Lingering Garden is a renowned classical Chinese garden. It is located at 338 Liuyuan Rd. Suzhou, Jiangsu province, China. It is recognized with other classical Suzhou gardens as a UNESCO World Heritage Site. In 1997, the garden, along with other classical gardens in Suzhou, was recorded by UNESCO as a World Heritage Site.
Occupying an area of 5.8 acres (about 23,300 square meters), the Lingering Garden is located outside Changmen Gate in Suzhou, Jiangsu Province. Originally a classical private garden, it is one of the four most famous gardens in China.
Possessing typical Qing style, it is well-known for the exquisite beauty of its magnificent halls, and the various sizes, shapes, and colors of the buildings. In 1997, it was recorded on the list of the world heritage by UESCO.
With a history of more than 400 years, the Lingering Garden has changed hands several times. Each owner did his best to perfect it. The garden was first built in 1593 during the Ming Dynasty (1368 - 1644) by a retired official named Xu Tai.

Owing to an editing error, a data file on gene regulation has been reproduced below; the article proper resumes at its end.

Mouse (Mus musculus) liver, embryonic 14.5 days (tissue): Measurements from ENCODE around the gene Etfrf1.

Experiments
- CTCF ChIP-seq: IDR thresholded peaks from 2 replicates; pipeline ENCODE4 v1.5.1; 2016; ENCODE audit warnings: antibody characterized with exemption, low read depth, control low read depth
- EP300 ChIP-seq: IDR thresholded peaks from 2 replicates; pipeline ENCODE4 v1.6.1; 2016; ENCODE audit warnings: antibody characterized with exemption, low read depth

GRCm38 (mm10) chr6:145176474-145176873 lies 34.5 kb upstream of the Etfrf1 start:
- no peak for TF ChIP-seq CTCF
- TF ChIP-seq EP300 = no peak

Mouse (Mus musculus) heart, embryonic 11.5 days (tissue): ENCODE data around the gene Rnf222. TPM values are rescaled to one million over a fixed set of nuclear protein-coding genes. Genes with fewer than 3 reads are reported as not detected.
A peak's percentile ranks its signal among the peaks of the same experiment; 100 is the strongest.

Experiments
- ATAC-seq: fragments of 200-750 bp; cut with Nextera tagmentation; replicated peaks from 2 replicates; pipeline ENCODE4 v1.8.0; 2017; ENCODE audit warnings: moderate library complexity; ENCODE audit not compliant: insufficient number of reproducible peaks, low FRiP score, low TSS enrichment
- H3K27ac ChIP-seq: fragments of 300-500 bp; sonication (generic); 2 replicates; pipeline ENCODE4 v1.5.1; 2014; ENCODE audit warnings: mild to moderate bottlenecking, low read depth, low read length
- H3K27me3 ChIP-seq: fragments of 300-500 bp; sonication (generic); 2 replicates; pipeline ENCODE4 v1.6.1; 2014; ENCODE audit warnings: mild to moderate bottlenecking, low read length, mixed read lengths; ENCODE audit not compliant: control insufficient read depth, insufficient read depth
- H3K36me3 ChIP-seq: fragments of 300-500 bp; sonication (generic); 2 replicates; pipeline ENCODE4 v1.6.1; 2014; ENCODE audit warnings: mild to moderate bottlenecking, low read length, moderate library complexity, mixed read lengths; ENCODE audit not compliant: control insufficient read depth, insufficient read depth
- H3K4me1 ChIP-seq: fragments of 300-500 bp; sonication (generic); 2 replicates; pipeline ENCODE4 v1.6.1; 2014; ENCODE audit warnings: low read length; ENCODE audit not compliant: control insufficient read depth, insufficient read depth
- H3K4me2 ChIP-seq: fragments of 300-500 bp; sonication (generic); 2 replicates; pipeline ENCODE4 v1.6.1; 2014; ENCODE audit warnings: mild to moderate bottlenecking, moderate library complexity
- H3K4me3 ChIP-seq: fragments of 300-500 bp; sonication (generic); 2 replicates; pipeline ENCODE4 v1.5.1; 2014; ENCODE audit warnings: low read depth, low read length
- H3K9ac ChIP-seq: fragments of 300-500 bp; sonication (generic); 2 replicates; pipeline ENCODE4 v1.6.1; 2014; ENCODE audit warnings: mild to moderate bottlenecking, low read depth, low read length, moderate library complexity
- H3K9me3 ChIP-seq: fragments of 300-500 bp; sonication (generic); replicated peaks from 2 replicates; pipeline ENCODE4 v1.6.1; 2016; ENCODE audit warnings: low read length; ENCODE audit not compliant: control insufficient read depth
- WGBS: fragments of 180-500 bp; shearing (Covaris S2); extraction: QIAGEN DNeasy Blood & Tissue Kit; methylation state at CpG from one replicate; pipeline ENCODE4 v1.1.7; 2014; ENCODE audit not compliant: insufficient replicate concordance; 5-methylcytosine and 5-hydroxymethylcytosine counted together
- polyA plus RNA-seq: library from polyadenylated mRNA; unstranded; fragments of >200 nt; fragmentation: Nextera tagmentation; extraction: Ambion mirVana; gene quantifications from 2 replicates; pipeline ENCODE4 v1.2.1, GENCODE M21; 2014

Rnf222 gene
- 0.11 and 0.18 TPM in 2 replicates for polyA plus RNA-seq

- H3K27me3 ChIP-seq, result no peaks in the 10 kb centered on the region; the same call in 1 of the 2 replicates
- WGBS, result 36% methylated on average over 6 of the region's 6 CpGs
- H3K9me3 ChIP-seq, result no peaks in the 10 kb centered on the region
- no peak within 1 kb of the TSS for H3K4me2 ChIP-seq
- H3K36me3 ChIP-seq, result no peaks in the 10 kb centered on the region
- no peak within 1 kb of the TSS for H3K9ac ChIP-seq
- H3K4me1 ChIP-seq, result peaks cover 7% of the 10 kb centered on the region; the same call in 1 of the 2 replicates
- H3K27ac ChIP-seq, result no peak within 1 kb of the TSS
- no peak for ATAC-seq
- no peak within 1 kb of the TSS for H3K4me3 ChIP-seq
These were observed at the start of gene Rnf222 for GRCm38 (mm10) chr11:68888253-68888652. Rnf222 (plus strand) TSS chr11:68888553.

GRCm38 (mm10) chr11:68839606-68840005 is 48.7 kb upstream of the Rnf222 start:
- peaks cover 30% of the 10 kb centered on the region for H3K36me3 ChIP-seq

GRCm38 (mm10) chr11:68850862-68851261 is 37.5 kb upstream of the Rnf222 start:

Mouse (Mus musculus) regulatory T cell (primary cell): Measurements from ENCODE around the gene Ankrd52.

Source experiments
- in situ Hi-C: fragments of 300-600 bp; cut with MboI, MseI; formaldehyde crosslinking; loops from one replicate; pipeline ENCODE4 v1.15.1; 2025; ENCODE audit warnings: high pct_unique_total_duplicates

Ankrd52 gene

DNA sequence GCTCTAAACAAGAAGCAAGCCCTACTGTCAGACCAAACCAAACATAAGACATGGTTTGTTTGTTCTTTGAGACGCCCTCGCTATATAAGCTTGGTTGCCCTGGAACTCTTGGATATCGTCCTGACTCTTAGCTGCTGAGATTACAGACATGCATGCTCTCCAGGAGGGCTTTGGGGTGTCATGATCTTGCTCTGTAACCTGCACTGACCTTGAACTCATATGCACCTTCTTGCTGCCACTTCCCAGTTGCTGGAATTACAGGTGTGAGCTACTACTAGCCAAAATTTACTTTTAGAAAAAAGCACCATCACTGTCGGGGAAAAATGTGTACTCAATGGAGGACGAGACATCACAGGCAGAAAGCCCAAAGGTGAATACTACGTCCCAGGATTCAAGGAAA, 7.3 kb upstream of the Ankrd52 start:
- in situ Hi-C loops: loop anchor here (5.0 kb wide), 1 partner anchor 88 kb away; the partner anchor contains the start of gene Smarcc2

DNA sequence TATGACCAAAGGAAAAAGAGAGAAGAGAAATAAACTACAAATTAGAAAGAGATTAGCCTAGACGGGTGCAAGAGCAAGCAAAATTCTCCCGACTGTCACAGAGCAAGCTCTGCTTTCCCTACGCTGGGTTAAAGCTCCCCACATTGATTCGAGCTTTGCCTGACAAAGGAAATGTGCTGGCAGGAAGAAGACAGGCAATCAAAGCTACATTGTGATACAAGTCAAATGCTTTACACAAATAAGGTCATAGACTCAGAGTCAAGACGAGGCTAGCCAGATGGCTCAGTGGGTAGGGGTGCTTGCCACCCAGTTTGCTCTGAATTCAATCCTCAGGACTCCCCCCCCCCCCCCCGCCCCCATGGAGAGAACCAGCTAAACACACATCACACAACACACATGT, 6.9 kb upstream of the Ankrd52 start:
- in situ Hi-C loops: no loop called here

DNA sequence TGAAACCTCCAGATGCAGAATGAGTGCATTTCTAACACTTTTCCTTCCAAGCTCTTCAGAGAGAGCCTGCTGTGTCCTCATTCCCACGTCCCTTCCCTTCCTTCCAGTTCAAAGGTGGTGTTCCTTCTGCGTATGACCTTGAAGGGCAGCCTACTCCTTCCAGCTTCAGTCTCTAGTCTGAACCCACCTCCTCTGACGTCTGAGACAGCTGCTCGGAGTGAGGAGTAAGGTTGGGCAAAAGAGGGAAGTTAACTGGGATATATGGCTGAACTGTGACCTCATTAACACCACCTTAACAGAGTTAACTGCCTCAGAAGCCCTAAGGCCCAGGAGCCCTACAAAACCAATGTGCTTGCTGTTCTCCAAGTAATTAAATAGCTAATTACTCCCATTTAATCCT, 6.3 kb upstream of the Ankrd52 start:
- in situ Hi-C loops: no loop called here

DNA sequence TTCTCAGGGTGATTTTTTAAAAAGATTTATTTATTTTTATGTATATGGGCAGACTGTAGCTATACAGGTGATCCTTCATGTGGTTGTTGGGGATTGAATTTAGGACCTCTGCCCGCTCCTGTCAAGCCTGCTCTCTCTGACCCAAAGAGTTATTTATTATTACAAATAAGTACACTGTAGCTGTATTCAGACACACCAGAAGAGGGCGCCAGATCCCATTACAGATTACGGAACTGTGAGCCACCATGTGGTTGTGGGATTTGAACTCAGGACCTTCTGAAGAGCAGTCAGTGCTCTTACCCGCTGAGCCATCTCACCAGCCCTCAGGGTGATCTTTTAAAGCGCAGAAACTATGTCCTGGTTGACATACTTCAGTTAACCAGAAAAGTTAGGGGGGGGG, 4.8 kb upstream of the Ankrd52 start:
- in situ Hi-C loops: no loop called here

During the Qing Dynasty (1644 - 1911), it was bought by Liu Shu. As a calligraphy lover, he carved masterpieces on both sides of the corridors of the buildings. He had also collected unusually-shaped stones in the garden. The succeeding owners followed his model when doing restoration work. Almost demolished in the 1930s, the garden was repaired sponsored by the government and then opened to the public.
Like other famous gardens in Suzhou, the Lingering Garden seeks to create stunning natural landscapes within limited space. In it, domiciles, ancestral temples and private gardens are included. Buildings, trees, and flowers blend harmoniously with their surroundings.
Of the four parts, the central part is the essence of the whole complex. This part was the original Lingering Garden while the other three were added during the Qing Dynasty. After going through winding corridors from the gate, one reaches the central part. The central part is divided into two parts: the western part and the eastern part. The former features in pools and hills while classical buildings dominate the latter. The Celestial Hall of Five Peaks in the eastern part is the largest hall in the garden.
The western part is enchanting for its natural scenery. It is a large rockery built from stacked stones and soil during the Ming Dynasty. Maples cover the hill. When all the leaves turn red in autumn, it is extraordinarily beautiful. The northern part used to be a vegetable garden, but now is used to exhibit potted plants of which the Suzhou people are quite proud.